Mezcal: From Humble Roots to Hot New Drink Trend

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A bartender pours a drink in Pare de Sufrir, the first mezcaleria or mezcal bar in Guadalajara, the second largest city in Mexico. Photo by Bernardo De Niz.

A bartender pours a drink in Pare de Sufrir, the first mezcaleria or mezcal bar in Guadalajara, the second largest city in Mexico. Photo by Bernardo De Niz.

OAXACA –  In the rooftop bar of one of Mexico’s most famous restaurants, well-heeled Mexicans and foreign tourists sip mezcal margaritas from tall glasses rimmed with ground gusano (worm) and salt, and garnished with a thick slice of fresh tropical fruit.


The chic minimalist décor of Casa Oaxaca in the southwestern city of the same name stands in stark contrast to the traditional distilleries, or palenques, where most of the country’s mezcal is still made. The posh interior is a sign of how far this traditional Mexican spirit has come. Mezcal, though distilled from the same type of plant as tequila, has long been the poor cousin of the beverage most people around the world identify as the Mexican national tipple. But after hundreds of years in semi-oblivion, mezcal is finally coming of age and enjoying a resurgence among trendy urbanites in Mexico and beyond.


More and more bars specializing in mezcal, known as mezcalerias, are opening up in cosmopolitan cities in Mexico, the United States and Europe as people develop a taste for the potent drink. Once considered a poor man’s quaff made by small-batch producers in backward villages, the spirit has become sought-after among a generation of drinkers keen on rustic, natural and handcrafted products. “Mezcal had a very bad reputation; it was considered a cheap drink and a poor quality drink,” said Leon Lory, the 34-year-old manager of Los Amantes, a hip mezcaleria in Oaxaca. “Nowadays, it is taking the place it deserves among the most recognized spirits in the world.”


As with most fashion trends, it is hard to pinpoint the exact date when mezcal started to be considered cool. Mexicans have been drinking mezcal for hundreds of years, but it is only in the last decade that the drink has become trendy among young city dwellers. “Mezcal makes you happy; it doesn’t take you down,” said Spanish tourist Raquel Rubio Ruiz, 31, as she sipped from a shot glass of mezcal in Los Amantes. “You feel like dancing, talking, meeting people – it’s different from other kinds of drinks.”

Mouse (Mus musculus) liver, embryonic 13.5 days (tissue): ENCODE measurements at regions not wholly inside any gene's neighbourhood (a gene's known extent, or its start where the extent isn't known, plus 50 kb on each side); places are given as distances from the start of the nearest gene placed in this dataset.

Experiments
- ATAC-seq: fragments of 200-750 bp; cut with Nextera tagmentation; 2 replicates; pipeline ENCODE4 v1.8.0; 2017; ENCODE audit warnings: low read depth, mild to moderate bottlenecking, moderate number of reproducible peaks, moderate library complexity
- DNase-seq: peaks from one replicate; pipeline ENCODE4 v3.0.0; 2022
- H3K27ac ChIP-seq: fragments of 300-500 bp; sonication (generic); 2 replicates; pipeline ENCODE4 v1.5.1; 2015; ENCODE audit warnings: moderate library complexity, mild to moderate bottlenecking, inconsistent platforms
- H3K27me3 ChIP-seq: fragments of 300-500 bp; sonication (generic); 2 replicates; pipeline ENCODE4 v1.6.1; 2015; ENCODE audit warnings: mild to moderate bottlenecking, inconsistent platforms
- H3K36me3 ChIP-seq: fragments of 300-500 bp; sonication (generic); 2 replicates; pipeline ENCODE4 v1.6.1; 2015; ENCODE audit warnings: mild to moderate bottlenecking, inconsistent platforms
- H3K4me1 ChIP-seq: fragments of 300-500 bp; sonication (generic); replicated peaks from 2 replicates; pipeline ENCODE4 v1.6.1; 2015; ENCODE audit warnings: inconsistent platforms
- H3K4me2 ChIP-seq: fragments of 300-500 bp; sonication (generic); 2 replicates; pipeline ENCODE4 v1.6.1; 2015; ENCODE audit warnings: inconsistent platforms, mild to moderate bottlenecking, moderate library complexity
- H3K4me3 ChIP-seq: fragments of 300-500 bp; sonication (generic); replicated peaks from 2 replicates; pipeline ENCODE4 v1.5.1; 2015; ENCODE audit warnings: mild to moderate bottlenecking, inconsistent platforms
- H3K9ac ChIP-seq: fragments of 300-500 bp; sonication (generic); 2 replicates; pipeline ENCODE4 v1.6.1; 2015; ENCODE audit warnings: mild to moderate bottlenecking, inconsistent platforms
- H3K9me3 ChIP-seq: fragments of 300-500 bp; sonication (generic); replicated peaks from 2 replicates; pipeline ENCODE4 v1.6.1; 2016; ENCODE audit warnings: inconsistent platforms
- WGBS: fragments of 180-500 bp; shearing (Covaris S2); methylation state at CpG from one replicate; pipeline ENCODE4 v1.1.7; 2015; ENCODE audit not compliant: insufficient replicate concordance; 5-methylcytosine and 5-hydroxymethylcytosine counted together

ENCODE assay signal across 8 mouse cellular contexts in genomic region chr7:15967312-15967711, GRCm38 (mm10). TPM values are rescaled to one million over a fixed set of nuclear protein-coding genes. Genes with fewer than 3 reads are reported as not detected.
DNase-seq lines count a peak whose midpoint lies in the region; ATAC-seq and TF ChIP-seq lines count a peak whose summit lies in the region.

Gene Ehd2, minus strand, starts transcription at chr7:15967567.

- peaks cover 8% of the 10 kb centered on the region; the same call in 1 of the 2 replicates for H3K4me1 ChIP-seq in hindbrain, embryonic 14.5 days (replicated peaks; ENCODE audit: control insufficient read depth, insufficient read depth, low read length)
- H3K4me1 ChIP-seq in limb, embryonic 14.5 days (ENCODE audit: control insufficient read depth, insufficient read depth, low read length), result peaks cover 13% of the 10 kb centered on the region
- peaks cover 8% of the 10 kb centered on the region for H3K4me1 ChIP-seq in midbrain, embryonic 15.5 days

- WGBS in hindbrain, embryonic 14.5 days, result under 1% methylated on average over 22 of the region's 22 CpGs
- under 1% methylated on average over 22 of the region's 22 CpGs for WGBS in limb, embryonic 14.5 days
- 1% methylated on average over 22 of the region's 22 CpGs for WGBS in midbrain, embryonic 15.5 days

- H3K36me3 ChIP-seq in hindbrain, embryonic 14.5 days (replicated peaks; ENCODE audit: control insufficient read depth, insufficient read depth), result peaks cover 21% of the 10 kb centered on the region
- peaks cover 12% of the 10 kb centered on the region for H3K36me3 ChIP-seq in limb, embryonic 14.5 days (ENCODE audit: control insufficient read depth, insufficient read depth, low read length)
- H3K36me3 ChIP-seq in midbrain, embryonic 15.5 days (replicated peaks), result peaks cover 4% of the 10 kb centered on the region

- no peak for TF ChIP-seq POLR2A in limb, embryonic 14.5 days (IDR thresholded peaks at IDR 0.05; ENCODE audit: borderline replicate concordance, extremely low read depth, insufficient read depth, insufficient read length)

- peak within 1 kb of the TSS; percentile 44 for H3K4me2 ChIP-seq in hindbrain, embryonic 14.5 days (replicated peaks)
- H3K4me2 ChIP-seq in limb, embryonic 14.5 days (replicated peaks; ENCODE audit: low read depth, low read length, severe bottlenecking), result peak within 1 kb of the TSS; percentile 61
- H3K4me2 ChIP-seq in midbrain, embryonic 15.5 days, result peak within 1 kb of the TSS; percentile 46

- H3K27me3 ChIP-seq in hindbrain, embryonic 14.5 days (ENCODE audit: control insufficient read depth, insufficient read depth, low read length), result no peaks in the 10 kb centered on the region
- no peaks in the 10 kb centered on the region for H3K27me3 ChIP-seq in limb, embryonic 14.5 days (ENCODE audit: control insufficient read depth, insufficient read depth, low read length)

Other mezcal converts believe the spirit, when it is made the traditional way, is healthier than other alcoholic drinks. “I like beer, but I enjoy mezcal a lot more,” said Maria Ines Valdez of Guadalajara, Mexico’s second-largest city. “Normally with beer, or wine or tequila, I would have a hangover the next day, but mezcal doesn’t make me hungover.”


As mezcal emerges as Mexico’s hot new quaff, there remains a great deal of confusion locally and internationally about the difference between mezcal and its more famous cousin, tequila. Technically, mezcal is a name for all spirits distilled from agave plants, of which there are dozens of species across Mexico. Tequila, the staple of Mexican parties, baptisms and weddings, is the most famous mezcal. In the 1970s, producers in Jalisco and several nearby regions who made mezcal from blue agave plants were granted the appellation of origin by the Mexican government, which was later registered with United Nations’ World Intellectual Property Organization. The appellation of origin means that only mezcal made from blue agave in those specified areas can be called tequila.


What most spirit enthusiasts think of as mezcal, on the other hand, is made from any one of around three-dozen varieties of agave, the most common being the espadin, which is easier to grow and yields more mezcal per plant. In the mid-1990s, distillers in eight Mexican states were awarded the right to market their drinks as mezcal. Critics say the appellations of origin are grossly unfair because they have stripped thousands of mezcal and tequila producers outside those selected states of the right to call their product by its traditional name.

Photo by Bernardo De Niz.



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